passed a non temporary X so that the caller will have the modified x.

Greg

 
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Goran
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      09-23-2005
> The signature on F is an indication that F changes x, so x is a return
> value.


Yep that's a good reason the warning may be desirable. Not so in my
case

(

In my case, X is rather a "polymorphic worker class", and it may or not
change inside X, I don't care. I just want to it passed to F to get
polymorphic behaviour in F depending on the calling context).

sort-of:
BaseX
{
virtual f()
}

X1:BaseX
{
overridden virtual F()
}
X2, X3...

and then F(BaseX&) gets called F(X1(params)), F(X2(params)),
F(X3(params)) etc...

 
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peter.koch.larsen@gmail.com
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      09-23-2005

Goran wrote:
> > The signature on F is an indication that F changes x, so x is a return
> > value.

>
> Yep that's a good reason the warning may be desirable. Not so in my
> case
>
> (


If that is the case, you could just write the code in two steps. Not a
big deal, is it? Anyway....
>
> In my case, X is rather a "polymorphic worker class", and it may or not
> change inside X, I don't care. I just want to it passed to F to get
> polymorphic behaviour in F depending on the calling context).

If you don't care if the parameter gets changed, this is an indication
that there is something wrong with your design.

>
> sort-of:
> BaseX
> {
> virtual f()
> }
>
> X1:BaseX
> {
> overridden virtual F()
> }
> X2, X3...
>
> and then F(BaseX&) gets called F(X1(params)), F(X2(params)),
> F(X3(params)) etc...


This is perfectly feasible so long as the virtual functions are const.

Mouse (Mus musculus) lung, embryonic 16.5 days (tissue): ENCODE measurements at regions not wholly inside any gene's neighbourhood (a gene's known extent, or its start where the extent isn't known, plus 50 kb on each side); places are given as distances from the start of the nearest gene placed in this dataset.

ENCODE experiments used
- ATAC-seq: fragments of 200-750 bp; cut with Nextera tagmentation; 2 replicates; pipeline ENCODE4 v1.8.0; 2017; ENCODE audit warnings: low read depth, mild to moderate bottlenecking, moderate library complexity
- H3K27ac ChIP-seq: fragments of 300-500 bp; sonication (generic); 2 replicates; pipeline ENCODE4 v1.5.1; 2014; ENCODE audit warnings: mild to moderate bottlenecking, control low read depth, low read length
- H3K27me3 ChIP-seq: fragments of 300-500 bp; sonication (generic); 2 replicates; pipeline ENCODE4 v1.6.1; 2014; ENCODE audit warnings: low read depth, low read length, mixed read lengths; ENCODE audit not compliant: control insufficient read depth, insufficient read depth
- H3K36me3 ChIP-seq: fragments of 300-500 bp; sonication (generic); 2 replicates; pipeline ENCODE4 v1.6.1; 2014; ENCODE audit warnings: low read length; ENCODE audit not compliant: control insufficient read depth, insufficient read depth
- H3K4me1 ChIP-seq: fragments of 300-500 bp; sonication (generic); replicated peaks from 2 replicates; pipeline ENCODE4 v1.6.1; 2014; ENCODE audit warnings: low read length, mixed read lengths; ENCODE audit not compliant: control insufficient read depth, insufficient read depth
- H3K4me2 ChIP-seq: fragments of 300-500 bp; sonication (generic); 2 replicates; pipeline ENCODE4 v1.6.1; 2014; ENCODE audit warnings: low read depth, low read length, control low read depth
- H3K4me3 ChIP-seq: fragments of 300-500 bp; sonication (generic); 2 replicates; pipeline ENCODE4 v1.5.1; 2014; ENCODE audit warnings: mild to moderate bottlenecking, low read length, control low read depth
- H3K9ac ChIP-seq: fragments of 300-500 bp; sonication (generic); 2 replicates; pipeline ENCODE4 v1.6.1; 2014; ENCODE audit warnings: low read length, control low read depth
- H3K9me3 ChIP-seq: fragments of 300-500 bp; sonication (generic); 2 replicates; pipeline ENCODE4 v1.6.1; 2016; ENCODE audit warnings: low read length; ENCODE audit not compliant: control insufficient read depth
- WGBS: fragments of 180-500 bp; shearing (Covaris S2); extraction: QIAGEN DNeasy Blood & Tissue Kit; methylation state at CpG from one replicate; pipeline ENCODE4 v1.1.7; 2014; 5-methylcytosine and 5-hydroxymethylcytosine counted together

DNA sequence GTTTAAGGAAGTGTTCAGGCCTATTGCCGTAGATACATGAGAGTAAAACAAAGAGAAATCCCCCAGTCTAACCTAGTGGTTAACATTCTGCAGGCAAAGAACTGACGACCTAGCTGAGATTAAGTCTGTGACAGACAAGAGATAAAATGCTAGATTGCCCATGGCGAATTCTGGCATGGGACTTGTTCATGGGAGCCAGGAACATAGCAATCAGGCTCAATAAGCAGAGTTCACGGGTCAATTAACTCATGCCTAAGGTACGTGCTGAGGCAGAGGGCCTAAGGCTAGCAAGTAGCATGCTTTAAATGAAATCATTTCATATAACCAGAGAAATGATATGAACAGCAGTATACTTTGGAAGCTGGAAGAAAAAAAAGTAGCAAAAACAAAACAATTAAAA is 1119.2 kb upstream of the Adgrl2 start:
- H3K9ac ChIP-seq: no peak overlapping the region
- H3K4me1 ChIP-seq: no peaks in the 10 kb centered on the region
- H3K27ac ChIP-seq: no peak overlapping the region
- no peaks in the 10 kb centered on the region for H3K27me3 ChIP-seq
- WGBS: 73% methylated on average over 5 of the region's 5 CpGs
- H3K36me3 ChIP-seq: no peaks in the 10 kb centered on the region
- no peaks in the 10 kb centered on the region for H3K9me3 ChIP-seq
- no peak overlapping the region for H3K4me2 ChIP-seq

This should be clear from the purpose of f.

/Peter

 
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Greg
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Posts: n/a
 
      09-23-2005

Goran wrote:
> > The signature on F is an indication that F changes x, so x is a return
> > value.

>
> Yep that's a good reason the warning may be desirable. Not so in my
> case
>
> (
>
> In my case, X is rather a "polymorphic worker class", and it may or not
> change inside X, I don't care. I just want to it passed to F to get
> polymorphic behaviour in F depending on the calling context).
>
> sort-of:
> BaseX
> {
> virtual f()
> }
>
> X1:BaseX
> {
> overridden virtual F()
> }
> X2, X3...
>
> and then F(BaseX&) gets called F(X1(params)), F(X2(params)),
> F(X3(params)) etc...


It's safe to assume that the caller of any function may want to know
which parameters may change and which will not. Or to put it another
way: which parameters are inputs, which are outputs and which are both.
The proper use of const here helps to provide the client with that kind
of information.

In this case it certainly sounds like the function call to F with the
temporary is not a mistake. So that means that there is no reason not
to declare F's parameter, x, const. F modifying x would then be a
legitimate error. What would be the point, given that x is not being